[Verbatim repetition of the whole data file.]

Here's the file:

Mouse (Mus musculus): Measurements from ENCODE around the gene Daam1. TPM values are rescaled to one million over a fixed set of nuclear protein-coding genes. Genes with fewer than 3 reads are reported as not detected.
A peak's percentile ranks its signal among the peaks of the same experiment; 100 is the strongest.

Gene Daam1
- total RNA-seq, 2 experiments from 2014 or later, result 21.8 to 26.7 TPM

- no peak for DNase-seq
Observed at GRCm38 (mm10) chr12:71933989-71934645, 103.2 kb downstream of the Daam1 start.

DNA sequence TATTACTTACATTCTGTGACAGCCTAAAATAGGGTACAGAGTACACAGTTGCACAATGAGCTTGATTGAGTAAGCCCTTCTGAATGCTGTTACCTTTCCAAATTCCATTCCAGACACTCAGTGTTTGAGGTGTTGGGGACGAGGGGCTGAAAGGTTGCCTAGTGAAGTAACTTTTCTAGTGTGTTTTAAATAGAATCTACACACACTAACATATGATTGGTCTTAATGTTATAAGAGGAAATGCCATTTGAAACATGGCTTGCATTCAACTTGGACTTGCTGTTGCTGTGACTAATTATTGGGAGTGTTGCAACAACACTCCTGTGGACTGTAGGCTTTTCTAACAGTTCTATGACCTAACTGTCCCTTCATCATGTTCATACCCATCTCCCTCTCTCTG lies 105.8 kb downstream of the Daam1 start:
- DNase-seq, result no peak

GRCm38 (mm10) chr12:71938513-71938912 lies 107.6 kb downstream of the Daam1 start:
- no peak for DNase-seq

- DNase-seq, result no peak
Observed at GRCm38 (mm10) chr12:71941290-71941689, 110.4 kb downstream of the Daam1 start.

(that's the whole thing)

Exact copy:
Mouse (Mus musculus): Measurements from ENCODE around the gene Daam1. TPM values are rescaled to one million over a fixed set of nuclear protein-coding genes. Genes with fewer than 3 reads are reported as not detected.
A peak's percentile ranks its signal among the peaks of the same experiment; 100 is the strongest.

Gene Daam1
- total RNA-seq, 2 experiments from 2014 or later, result 21.8 to 26.7 TPM

- no peak for DNase-seq
Observed at GRCm38 (mm10) chr12:71933989-71934645, 103.2 kb downstream of the Daam1 start.

DNA sequence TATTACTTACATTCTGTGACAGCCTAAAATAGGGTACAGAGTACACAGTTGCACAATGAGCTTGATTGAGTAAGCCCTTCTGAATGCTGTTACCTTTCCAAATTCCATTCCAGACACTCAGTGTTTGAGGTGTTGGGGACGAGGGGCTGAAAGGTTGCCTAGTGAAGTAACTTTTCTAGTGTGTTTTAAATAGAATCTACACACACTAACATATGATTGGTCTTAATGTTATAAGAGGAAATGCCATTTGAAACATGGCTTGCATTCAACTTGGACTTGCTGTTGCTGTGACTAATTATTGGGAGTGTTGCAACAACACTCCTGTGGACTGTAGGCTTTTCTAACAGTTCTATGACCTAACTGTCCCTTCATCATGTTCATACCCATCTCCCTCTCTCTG lies 105.8 kb downstream of the Daam1 start:
- DNase-seq, result no peak

GRCm38 (mm10) chr12:71938513-71938912 lies 107.6 kb downstream of the Daam1 start:
- no peak for DNase-seq

- DNase-seq, result no peak
Observed at GRCm38 (mm10) chr12:71941290-71941689, 110.4 kb downstream of the Daam1 start.